First electronics rule: Do no harm

Both your gas tank and your ice chest will be full after a short trip this month to Lafitte’s resurgent Texaco Canals.

Every now and then, I’ll hear someone at a tackle shop or out at a launch ramp give advice on caring for electronics that stands my hair on end. The most frequent category of advice is how to clean LCD screens or, more accurately, the protective lenses that cover them.

One guy actually said that trailering his boat on dirt and gravel roads puts a lot of grit and dust on his screens, and he keeps one of those coarse red rags handy to wipe it off. Ack! Never wipe grit off a screen with a dry rag! Grit turns it into a piece of sandpaper, which scuffs and scratches the lens.

If you feel you must wipe the screen and all you have is a (clean) dry rag, dunk the rag in the water and squeeze it over the screen to rinse off as much debris as possible. When you splash off all you can, dunk the rag again and while it is dripping wet, gently wipe the rest of the dirt off the screen. Follow up with a clean, dry cloth (if you can) to prevent water spots.

The only exception to the No-Dry-Rags rule is wiping greasy fingerprints or water spots off of an otherwise clean screen with a microfiber cleaning cloth like those used for camera lenses.

The best way to keep a screen clean is to prevent it from getting dirty in the first place. When trailering long distances, especially on secondary roads, I keep my electronics in padded bags in the tow vehicle. Leaving them on the boat can subject them to flying rocks and other missiles thrown up by passing trucks, and to being smacked by tree limbs while backing up in tree-covered campgrounds and parking lots.

Glass cleaners containing abrasives or harsh chemicals like ammonia are great for glass but should never be used on plastic lenses because they can scratch, discolor or otherwise optically degrade them.

Since the vast majority of marine electronics protect their screens with plastic lenses, and plastic cleaners will also clean glass screens, it makes more sense to use a cleaner safe for plastics even if you think your screen might be covered with glass. I remove water spots and dust by wetting a screen with Wilson Frazier’s Krystal Vision (available at out of a pump-spray bottle, and then gently wiping it with a microfiber cloth.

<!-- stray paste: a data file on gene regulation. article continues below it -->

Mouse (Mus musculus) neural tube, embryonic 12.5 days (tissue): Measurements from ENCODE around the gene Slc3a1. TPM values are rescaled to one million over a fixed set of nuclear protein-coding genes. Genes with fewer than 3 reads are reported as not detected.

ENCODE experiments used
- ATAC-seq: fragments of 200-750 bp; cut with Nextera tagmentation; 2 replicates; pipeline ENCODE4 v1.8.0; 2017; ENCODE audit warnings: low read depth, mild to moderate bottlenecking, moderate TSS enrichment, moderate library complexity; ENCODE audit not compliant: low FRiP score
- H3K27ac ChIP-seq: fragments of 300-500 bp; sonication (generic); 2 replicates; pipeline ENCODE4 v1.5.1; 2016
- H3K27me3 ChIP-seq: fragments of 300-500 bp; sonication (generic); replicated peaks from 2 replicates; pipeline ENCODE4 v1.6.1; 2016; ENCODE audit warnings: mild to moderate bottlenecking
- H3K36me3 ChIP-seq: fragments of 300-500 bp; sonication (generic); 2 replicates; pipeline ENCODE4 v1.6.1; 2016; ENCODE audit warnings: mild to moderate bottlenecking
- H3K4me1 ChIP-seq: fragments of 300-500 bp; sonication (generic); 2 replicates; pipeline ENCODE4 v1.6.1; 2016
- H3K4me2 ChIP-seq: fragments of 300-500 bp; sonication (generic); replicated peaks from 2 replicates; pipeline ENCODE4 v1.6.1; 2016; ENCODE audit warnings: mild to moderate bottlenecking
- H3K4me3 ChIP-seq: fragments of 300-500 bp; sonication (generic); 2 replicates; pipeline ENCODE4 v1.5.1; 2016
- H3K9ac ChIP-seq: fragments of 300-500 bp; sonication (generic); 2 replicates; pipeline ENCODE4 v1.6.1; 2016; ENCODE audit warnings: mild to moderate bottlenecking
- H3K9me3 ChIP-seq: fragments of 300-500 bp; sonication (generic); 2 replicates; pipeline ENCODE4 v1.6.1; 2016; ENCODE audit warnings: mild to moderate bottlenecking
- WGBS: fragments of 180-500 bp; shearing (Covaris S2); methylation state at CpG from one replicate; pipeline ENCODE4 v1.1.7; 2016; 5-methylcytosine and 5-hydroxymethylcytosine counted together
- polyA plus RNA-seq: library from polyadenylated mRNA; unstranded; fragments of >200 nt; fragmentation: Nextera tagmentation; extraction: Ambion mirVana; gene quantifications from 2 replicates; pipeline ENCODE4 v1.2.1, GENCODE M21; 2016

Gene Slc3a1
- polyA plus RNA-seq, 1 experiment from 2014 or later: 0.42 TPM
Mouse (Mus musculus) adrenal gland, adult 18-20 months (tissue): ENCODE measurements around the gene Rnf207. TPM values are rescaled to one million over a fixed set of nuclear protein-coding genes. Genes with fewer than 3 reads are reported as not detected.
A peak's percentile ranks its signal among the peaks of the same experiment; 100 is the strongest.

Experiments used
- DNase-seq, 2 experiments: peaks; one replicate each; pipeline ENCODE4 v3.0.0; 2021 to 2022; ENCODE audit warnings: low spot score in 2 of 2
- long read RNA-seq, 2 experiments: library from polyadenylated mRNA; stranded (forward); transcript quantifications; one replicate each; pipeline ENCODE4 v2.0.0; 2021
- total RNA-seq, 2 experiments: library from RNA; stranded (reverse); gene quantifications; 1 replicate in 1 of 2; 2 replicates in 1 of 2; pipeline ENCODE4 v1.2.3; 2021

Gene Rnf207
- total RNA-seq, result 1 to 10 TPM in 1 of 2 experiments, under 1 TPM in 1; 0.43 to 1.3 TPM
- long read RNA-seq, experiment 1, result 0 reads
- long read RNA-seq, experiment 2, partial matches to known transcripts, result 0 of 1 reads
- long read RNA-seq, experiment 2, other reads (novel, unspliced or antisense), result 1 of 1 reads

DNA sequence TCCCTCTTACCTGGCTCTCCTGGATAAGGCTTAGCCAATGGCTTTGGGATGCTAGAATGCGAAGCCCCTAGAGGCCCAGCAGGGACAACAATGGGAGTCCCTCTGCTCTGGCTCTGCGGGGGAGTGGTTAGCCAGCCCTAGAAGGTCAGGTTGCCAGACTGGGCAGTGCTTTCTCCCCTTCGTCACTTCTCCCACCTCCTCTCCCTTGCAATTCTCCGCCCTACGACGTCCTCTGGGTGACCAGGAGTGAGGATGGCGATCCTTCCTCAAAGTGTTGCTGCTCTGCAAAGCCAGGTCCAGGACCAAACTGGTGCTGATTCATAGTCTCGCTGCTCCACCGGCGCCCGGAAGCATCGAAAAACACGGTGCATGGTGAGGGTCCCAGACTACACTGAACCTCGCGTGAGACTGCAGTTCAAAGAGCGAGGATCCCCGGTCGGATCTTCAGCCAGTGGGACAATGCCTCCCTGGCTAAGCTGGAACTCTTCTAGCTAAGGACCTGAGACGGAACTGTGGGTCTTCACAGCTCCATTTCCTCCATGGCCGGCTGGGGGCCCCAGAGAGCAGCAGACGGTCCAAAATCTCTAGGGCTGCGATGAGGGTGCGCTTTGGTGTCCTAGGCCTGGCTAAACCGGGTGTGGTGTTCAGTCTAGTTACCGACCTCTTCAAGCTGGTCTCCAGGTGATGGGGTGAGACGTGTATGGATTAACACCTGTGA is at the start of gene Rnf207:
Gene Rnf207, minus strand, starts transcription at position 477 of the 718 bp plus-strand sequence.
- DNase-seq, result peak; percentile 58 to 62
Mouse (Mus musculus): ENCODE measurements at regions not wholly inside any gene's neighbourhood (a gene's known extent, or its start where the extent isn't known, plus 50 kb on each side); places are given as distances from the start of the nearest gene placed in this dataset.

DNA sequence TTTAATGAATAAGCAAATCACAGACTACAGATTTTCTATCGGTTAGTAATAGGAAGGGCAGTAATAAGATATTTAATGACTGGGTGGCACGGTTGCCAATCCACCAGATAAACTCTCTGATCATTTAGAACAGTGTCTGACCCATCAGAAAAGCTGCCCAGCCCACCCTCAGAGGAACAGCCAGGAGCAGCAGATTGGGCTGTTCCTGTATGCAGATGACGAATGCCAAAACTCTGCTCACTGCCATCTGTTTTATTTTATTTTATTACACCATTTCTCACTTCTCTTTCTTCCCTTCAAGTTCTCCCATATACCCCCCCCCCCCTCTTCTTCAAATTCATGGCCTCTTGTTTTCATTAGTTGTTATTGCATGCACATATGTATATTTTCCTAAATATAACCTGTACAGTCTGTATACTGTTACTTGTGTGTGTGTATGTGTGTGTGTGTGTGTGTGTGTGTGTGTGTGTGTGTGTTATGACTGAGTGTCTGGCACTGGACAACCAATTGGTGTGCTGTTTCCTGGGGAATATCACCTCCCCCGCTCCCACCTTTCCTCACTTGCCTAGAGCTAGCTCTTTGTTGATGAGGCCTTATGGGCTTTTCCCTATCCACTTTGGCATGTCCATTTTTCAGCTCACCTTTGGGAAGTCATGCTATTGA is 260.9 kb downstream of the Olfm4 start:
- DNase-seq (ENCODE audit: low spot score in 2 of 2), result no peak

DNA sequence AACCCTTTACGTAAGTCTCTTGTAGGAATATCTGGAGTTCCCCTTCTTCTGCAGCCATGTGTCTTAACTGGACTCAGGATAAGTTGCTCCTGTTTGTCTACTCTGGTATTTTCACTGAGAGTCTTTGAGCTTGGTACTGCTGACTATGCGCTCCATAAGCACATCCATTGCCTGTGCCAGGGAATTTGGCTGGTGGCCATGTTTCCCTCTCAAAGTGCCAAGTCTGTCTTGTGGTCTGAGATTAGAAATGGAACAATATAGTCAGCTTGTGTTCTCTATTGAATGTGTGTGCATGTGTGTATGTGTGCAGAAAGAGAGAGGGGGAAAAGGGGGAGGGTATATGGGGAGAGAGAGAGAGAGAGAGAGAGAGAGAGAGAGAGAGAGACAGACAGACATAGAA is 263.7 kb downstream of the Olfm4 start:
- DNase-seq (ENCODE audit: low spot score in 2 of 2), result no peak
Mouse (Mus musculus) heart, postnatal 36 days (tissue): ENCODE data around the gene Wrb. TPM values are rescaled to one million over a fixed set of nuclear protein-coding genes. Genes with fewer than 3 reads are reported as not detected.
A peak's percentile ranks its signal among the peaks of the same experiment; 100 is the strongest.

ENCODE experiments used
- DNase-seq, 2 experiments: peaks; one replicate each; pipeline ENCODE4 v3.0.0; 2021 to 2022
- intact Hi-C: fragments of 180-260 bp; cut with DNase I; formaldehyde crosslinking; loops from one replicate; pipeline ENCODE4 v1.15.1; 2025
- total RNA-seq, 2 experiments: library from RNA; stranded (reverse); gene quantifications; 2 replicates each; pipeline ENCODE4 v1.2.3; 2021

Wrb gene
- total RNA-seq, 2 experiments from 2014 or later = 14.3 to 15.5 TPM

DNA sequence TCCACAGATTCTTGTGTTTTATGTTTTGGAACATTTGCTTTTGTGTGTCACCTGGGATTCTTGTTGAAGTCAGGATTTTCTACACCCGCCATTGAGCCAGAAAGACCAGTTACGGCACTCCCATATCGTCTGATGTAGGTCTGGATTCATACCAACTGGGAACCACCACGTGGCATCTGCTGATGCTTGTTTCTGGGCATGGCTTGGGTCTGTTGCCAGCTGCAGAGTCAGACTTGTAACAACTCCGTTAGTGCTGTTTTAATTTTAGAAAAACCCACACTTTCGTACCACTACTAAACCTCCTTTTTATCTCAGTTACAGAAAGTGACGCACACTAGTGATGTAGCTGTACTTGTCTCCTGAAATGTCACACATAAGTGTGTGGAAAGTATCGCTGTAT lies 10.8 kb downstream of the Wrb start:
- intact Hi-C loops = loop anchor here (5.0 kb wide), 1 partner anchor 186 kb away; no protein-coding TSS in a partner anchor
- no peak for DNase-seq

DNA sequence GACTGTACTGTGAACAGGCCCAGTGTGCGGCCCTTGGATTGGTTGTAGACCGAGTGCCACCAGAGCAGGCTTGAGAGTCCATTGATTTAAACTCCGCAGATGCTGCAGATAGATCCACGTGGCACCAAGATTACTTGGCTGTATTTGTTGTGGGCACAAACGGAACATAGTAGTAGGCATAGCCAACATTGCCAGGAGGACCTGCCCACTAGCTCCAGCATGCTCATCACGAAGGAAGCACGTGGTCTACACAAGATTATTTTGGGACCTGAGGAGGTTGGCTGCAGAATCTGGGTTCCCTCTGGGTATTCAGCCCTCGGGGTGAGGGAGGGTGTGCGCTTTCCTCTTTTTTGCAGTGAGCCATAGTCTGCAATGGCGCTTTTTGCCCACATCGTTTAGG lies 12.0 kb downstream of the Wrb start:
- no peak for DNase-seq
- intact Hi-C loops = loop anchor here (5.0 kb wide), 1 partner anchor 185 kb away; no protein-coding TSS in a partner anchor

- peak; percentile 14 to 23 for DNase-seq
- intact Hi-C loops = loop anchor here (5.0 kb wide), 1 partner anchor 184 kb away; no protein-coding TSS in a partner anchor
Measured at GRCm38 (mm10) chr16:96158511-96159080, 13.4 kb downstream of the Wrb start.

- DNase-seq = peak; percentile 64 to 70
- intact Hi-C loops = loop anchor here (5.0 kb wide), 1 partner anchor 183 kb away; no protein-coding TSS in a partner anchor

A clumsy hand can also damage an LCD screen. Applying heavy pressure to a rag with one finger against a small area of a screen can damage the pixels at that spot and make the area appear always blank or always dark as the rest of the screen works normally. Wipe a wet cloth across a screen while applying a light, even pressure with all your fingertips. Think “soak and dissolve” instead of “scrub.”

Common sprays, liquids and lotions like sunscreen, bug repellent, reel oil, liquid lure attractants and some electronic contact cleaners may permanently stain or discolor a screen, so exercise care when using them. “Safe for use on plastics” does not necessarily mean that the product so labeled is guaranteed not to damage the optical quality of a transparent plastic lens treated with anti-glare coatings.

Babying the LCD screens on our electronics is one more way to make units last longer, providing we follow only good advice. Before trying something that sounds questionable, call your marine dealer or the unit’s manufacturer and get a second opinion.

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